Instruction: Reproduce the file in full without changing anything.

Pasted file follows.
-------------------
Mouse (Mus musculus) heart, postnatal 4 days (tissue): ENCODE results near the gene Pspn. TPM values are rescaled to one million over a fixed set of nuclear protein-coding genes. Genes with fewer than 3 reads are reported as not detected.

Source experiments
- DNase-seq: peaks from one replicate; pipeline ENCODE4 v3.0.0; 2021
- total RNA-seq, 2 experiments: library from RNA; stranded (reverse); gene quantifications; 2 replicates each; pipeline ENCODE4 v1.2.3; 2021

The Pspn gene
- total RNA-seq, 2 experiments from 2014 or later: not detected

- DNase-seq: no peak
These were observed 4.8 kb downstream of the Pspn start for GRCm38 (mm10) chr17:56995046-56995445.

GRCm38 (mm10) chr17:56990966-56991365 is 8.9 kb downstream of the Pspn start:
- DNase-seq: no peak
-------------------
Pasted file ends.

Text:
Mouse (Mus musculus) heart, postnatal 4 days (tissue): ENCODE results near the gene Pspn. TPM values are rescaled to one million over a fixed set of nuclear protein-coding genes. Genes with fewer than 3 reads are reported as not detected.

Source experiments
- DNase-seq: peaks from one replicate; pipeline ENCODE4 v3.0.0; 2021
- total RNA-seq, 2 experiments: library from RNA; stranded (reverse); gene quantifications; 2 replicates each; pipeline ENCODE4 v1.2.3; 2021

The Pspn gene
- total RNA-seq, 2 experiments from 2014 or later: not detected

- DNase-seq: no peak
These were observed 4.8 kb downstream of the Pspn start for GRCm38 (mm10) chr17:56995046-56995445.

GRCm38 (mm10) chr17:56990966-56991365 is 8.9 kb downstream of the Pspn start:
- DNase-seq: no peak